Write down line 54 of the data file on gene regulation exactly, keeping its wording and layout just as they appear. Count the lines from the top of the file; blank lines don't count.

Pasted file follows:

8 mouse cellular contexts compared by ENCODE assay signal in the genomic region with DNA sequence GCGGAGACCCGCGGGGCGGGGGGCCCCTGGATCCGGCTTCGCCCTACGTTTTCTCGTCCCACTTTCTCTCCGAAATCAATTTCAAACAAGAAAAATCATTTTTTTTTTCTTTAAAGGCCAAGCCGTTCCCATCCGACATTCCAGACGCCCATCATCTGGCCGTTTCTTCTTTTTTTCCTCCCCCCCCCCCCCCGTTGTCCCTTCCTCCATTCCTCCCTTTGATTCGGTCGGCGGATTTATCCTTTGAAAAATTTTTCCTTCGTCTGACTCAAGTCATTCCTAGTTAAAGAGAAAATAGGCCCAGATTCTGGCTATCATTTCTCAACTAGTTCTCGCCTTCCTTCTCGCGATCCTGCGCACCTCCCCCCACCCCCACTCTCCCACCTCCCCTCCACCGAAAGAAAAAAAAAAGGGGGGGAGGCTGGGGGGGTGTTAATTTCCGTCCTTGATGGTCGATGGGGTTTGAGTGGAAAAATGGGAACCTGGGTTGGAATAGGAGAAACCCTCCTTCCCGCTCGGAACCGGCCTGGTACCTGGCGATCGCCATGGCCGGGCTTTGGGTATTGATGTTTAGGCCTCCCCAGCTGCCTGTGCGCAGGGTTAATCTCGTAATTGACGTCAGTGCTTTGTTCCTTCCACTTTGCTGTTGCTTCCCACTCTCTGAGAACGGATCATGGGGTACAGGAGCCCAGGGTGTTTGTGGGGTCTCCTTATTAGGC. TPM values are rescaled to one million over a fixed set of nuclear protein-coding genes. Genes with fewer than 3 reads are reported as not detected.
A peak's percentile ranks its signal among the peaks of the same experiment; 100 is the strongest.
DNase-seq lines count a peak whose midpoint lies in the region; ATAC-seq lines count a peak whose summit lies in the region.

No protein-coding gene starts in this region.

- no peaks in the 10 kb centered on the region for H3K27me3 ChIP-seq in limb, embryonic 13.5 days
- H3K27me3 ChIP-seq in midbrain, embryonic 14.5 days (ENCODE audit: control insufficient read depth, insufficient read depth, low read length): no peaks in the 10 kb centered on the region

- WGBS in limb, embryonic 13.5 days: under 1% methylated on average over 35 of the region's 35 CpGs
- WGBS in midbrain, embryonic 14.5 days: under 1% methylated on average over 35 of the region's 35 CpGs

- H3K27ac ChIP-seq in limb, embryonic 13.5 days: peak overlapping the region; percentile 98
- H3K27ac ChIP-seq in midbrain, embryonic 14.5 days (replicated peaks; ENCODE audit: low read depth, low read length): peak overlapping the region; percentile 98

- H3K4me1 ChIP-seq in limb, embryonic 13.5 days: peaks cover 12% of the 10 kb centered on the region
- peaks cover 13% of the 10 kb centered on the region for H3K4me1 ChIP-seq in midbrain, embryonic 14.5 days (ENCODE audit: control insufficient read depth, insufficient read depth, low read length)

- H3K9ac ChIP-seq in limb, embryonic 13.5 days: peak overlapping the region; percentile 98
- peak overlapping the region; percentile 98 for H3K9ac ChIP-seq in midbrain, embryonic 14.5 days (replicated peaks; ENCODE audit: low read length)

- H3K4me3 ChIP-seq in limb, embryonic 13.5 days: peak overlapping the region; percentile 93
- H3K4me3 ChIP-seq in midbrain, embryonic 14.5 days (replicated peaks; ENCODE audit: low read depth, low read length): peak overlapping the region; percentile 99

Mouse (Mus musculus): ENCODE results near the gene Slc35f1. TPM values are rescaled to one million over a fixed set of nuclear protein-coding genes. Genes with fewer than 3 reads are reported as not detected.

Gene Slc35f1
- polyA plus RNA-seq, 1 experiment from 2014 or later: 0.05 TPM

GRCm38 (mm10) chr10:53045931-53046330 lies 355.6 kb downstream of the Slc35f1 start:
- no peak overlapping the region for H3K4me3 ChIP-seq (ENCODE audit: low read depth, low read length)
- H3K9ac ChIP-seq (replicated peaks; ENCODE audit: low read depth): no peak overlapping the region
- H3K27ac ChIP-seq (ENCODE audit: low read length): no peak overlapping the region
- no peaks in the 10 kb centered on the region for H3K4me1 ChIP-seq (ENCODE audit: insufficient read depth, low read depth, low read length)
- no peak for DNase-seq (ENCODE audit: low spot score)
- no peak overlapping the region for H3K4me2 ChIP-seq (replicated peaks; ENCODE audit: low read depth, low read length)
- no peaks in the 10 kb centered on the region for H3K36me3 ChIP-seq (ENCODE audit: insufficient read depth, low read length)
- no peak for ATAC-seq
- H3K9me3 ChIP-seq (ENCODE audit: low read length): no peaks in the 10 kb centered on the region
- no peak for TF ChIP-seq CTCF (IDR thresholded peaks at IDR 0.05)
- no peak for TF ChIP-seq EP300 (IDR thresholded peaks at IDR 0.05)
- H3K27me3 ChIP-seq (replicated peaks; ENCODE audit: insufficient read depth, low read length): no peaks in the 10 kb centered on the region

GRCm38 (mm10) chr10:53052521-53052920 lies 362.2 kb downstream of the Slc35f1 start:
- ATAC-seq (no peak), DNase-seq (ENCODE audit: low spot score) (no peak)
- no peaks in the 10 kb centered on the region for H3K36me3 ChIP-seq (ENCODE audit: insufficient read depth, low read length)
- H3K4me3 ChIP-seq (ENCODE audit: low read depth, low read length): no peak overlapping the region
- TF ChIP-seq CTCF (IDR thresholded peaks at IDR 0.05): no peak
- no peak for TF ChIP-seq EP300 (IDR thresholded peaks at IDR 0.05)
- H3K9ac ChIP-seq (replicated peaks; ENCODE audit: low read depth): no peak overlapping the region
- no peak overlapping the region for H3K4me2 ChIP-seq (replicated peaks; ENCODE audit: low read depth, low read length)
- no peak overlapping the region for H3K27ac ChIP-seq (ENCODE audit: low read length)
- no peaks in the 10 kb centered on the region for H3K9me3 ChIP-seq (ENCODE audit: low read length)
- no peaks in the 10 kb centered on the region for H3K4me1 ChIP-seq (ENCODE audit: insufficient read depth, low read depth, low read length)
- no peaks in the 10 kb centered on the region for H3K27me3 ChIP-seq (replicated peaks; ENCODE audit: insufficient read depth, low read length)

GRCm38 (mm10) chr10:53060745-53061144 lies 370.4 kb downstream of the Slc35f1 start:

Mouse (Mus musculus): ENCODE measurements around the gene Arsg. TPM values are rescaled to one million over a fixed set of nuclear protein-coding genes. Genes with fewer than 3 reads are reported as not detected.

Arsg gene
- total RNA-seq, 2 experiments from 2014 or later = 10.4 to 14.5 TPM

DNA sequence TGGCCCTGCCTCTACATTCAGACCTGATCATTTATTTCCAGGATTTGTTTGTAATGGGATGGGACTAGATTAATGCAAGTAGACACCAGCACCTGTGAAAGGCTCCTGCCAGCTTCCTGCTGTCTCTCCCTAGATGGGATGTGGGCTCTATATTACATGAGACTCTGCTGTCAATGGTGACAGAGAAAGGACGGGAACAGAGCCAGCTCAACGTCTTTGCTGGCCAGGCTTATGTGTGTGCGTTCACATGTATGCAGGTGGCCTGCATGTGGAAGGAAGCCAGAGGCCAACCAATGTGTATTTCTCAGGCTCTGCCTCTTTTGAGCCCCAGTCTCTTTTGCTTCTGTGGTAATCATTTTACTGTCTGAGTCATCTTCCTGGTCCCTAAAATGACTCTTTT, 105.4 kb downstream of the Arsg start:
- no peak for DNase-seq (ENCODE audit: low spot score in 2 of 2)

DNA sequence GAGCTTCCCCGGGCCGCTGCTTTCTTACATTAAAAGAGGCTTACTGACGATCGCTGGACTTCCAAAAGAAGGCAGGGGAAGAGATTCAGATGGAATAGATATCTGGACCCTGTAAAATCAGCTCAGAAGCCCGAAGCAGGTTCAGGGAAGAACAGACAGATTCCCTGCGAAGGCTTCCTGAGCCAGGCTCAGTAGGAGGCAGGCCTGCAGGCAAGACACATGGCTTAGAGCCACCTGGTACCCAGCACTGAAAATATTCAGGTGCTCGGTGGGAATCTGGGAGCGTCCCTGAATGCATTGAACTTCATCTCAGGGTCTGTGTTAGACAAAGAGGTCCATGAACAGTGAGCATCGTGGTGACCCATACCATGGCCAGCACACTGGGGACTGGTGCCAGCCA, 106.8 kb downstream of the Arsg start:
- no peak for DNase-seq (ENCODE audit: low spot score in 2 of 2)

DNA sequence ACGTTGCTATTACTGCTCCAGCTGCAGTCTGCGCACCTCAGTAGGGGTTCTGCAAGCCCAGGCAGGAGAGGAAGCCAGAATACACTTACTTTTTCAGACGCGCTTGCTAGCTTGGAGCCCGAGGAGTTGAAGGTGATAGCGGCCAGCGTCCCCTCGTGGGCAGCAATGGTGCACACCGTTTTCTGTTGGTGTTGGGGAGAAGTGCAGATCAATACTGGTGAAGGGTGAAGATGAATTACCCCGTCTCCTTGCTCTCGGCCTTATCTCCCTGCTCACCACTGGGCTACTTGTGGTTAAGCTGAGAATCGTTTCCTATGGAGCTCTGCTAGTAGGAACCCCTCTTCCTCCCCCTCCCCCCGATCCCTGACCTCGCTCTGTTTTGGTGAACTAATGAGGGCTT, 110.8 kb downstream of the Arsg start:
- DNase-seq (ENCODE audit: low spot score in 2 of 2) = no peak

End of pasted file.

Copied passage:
- DNase-seq (ENCODE audit: low spot score in 2 of 2) = no peak